Research Suggests How Working Memory Retains, Manipulates, and Deletes Specific Items

Research Suggests How Working Memory Retains, Manipulates, and Deletes Specific Items

Posted: May 16, 2023
Research Suggests How Working Memory Retains, Manipulates, and Deletes Specific Items

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Researchers propose that “spatial computing” explains the specificity and broad flexibility of short-term working memory operations—which are impaired in schizophrenia and bipolar disorder. They suggest millions of networked neurons act as “generalists,” able to manipulate items without being burdened by computations that would reveal their specific contents.


One of the remarkable capacities of the human brain is its ability to remember things that we experience, see, hear, feel, smell, learn about—even things that we think about or that we thought about a minute, a day or a decade ago.

Working memory is one of several kinds of memory that we depend upon each day. It is a form of short-term memory that comes into play when we set our house keys down in a particular spot, or are told the name of a new acquaintance, or need to remember where we parked the car.

Working memory is impaired in a number of psychiatric illnesses. It is a core cognitive impairment in schizophrenia and bipolar disorder. It can also be affected in people diagnosed with psychosis and ADHD, among others.

“Working memory is a mental sketchpad for the short-term storage and top-down control of information,” a research team notes at the beginning of a newly published paper appearing in Nature Communications. The element of control, the team says, is at the heart of working memory’s central role in cognition. “We can select what we retain” over the short-term, they note, and we can also “read out or delete items from working memory as well as manipulate its contents.”

Led by Mikael Lundqvist, Ph.D., a 2017 BBRF Young Investigator at MIT and the Karolinska Institute, Sweden, and senior team member Pawel Herman, Ph.D., of the KTH Royal Institute of Technology, Sweden, the team’s experiments led them to propose a new way to understand how working memory works in the brain’s prefrontal cortex.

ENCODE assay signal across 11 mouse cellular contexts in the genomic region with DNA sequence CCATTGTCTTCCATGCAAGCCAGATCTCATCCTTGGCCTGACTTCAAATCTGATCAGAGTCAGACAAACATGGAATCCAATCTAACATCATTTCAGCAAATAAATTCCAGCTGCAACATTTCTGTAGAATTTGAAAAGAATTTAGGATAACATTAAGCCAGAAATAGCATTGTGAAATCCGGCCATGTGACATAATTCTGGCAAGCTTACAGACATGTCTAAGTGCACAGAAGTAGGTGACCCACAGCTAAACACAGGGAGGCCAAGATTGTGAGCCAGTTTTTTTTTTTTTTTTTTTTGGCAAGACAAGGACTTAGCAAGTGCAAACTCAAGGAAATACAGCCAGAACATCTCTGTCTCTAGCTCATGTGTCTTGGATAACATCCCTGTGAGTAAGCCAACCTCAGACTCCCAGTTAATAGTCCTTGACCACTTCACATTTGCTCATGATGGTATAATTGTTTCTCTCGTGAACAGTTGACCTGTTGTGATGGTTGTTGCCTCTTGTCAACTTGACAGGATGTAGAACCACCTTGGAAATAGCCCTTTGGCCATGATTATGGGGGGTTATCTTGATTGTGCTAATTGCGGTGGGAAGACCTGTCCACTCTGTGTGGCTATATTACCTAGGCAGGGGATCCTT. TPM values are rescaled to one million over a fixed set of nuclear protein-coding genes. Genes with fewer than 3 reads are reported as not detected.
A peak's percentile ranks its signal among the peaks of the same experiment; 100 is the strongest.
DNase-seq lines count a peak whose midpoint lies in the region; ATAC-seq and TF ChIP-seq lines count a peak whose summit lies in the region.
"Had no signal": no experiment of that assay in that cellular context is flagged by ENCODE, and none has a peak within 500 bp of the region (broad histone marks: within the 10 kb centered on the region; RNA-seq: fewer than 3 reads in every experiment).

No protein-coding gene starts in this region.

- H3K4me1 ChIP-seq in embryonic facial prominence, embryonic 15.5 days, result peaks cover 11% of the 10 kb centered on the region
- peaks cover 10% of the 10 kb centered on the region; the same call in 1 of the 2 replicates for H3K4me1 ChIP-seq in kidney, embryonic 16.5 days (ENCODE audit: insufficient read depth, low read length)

Their insights build upon recent research suggesting the central importance of bursts of neural activity in the cortex at two frequencies, called gamma and beta. Gamma waves are generated by the activity of neurons that are firing rapidly; beta waves are generated by much slower neural oscillations. It has been theorized that the brain’s ability to encode and flexibly manipulate items in working memory are the result of interactions between neurons oscillating at these two frequencies, gamma and beta.

Although there is experimental evidence that supports this idea, one important question has to do with how working memory can act on specific items. Both gamma and beta oscillations involve the combined activity of millions of neurons acting in coordinated fashion. How can these millions of networked neurons be selective enough to control the contents of individual items in working memory, which is highly dynamic? For example, once you have been to the supermarket and purchased foods you had previously noted were in short supply, how does the brain delete this bit of working memory from the inventory of things retained, or demote it to a position of relative unimportance?